mon 27/05/2024

Atkins, SCO, Knussen, Queen's Hall, Edinburgh | reviews, news & interviews

Atkins, SCO, Knussen, Queen's Hall, Edinburgh

Atkins, SCO, Knussen, Queen's Hall, Edinburgh

A baffling ending to an extrovert evening of (mostly) music since 1945

Oliver Knussen: crisp, energetic music making with the Scottish Chamber Orchestra

Edinburgh audiences can, it has to be said, be frustratingly unadventurous. Which no doubt accounts for the relatively light turnout for the Scottish Chamber Orchestra’s quietly fizzing Queen’s Hall concert under conductor Oliver Knussen, three quarters of whose music was written after 1945. What any absentees missed, however, was a gloriously passionate evening of crisp, energetic music making.

And also one that showcased the versatility of the SCO as far more than a band that just plays Mozart and Haydn, but a very persuasive contemporary music outfit too. Even if it all ended a bit strangely.

Knussen’s opener – hardly a crowd-pleaser, admittedly – was Hans Werner Henze’s brief First Symphony, but it also proved the evening’s real discovery, a very early work from just two years after the end of the Second World War, when Henze was coming to terms with his experiences fighting for the German army. It’s a bewilderingly bright and breezy piece for those times, kind of Tippett meets neo-classical Stravinsky, and it felt just right for Knussen and the SCO – graceful, elegant, with a kind of clockwork precision that also marks out Knussen’s own music, and which also played to the exquisite craftsmanship of his conducting. It felt, too, like a constant struggle to suppress the music’s increasingly assertive dark, violent elements, which burst to the surface in its final movement, but Knussen charted its journey from blithe cheeriness to torment and disintegration with sincerity, and without undue sentimentality.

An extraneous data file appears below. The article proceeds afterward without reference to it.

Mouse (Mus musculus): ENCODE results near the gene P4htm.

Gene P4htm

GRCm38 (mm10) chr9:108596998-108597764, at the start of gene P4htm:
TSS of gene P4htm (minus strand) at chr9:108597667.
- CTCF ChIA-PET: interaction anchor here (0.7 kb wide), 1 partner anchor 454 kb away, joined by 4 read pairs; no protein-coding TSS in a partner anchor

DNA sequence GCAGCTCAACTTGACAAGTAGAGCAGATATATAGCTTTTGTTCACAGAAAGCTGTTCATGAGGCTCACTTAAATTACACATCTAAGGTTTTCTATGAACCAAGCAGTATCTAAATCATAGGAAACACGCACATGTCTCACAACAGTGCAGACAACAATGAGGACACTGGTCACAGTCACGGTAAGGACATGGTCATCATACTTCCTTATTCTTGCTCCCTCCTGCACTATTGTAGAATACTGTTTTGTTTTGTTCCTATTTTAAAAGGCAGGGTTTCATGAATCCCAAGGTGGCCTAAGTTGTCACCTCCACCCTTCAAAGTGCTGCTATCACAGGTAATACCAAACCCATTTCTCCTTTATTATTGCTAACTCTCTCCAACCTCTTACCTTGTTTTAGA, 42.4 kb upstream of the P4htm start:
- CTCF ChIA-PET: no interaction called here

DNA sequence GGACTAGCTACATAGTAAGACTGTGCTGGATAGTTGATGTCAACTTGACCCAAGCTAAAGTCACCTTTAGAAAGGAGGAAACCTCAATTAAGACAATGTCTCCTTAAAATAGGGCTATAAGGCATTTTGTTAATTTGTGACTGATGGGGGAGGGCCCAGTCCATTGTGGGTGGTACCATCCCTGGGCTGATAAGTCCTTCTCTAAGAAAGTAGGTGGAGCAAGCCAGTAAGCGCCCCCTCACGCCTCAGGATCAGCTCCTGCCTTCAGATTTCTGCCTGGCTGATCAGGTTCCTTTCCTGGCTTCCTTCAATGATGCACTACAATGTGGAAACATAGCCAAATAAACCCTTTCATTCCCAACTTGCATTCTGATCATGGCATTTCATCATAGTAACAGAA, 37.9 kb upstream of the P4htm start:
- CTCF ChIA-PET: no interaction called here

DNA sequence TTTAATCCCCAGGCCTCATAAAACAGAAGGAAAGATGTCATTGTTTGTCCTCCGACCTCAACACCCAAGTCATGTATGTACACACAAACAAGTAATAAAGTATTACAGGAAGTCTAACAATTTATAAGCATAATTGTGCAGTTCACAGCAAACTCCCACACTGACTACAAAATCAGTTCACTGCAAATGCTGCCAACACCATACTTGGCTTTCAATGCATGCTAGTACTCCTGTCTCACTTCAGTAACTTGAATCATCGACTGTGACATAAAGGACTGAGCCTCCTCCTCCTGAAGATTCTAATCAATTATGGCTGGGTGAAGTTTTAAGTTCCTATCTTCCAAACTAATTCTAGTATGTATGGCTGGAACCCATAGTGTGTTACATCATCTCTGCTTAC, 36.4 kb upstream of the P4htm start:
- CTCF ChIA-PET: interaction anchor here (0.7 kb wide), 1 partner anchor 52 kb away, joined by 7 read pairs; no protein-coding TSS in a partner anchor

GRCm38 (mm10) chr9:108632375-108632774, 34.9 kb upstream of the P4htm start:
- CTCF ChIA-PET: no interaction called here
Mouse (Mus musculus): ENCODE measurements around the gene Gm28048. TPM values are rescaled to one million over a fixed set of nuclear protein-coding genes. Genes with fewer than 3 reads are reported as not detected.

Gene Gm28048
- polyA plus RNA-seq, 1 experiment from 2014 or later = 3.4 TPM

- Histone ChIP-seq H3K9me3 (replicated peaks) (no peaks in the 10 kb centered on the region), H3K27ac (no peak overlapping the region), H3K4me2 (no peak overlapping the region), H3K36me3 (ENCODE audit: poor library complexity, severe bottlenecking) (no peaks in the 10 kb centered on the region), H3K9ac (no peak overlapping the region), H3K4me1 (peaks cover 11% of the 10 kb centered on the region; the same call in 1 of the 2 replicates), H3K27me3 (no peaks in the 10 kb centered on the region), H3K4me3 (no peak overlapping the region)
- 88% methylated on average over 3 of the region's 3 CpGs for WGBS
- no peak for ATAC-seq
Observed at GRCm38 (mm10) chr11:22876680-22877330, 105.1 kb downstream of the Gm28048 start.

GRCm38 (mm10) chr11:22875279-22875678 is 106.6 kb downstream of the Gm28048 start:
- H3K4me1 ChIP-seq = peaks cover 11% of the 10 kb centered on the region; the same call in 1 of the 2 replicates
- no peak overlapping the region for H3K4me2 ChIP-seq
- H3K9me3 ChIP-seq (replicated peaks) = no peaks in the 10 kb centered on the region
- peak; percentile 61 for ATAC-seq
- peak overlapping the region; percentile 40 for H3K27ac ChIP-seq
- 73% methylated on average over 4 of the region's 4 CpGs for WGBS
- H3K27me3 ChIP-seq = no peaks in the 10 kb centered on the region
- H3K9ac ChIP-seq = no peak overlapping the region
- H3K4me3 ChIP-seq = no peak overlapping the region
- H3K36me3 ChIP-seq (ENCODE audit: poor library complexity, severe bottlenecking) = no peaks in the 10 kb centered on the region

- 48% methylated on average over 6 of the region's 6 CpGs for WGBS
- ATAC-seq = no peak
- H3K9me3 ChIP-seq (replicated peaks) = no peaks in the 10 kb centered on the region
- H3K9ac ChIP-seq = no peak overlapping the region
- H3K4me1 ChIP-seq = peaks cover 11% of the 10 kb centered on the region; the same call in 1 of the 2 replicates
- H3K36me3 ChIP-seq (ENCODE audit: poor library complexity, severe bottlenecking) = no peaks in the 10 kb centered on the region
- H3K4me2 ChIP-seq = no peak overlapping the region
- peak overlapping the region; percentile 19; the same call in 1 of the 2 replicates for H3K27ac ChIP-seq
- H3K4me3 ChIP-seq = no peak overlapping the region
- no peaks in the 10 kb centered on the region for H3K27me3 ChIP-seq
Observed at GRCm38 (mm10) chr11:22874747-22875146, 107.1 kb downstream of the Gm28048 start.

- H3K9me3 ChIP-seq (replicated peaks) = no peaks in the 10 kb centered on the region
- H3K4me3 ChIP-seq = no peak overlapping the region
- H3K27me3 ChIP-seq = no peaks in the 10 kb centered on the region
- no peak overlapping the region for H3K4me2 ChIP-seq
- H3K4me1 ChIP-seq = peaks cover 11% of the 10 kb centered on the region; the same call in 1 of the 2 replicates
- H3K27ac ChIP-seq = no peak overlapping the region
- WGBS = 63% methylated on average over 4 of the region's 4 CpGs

Glasgow-born Martin Suckling is the SCO’s composer in association, and the Orchestra boldly commissioned his set of miniatures Six Speechless Songs for its 40th anniversary concert in 2014. It was good to re-hear the work on its own terms outside the pomp of that event – and good, too, that this likeable, provocative piece was getting a repeat performance so soon after its high-profile premiere. And like Henze’s, it feels in Suckling’s music that every note counts and has its rightful place, something Knussen’s incisive direction served to highlight. It’s exquisitely orchestrated – from chattering, Messiaen-like birdsong in the opener, to the mournful bells tolling across the orchestra in the fourth piece, to the shrill piping of two piccolos that closes the work – for a relatively small band, and covers a remarkable range of moods and emotions, intimate and engaging. Knussen’s account felt more sparkling and extrovert than Robin Ticciati’s careful craftsmanship at the premiere performance, but no less vividly detailed.

Jane AtkinsSCO principal violist Jane Atkins (pictured right) had been in her usual seat at the front of the violas before the interval – and indeed stepped back into it, to a ripple of applause, for the concert’s final number – but stood out front as soloist just after the break for Britten’s Lachrymae. And though her playing was distinctive and demonstrative, she felt, too, like first among equals, sharing the limelight with the SCO strings in an appropriately melancholy account that felt like a study in greys, supple with rubato and shaped thoughtfully.

Knussen’s closing number, however, brought the concert to a slightly baffling end. There was no lack of bite, energy or vigour in his account of Mendelssohn’s teenage First Symphony – from his wonderfully overblown Sturm und Drang of the opening movement to a nimble, spirited finale – but ultimately, it all felt rather lightweight. Perhaps some light relief after the more demanding music earlier on, or there to reassure concert-goers nervous of all this modernism – or, maybe, simply a bit of a missed opportunity.

Henze's First Symphony felt just right for Knussen and the SCO – graceful, elegant, with a kind of clockwork precision that also marks out Knussen’s own music


Editor Rating: 
Average: 4 (1 vote)

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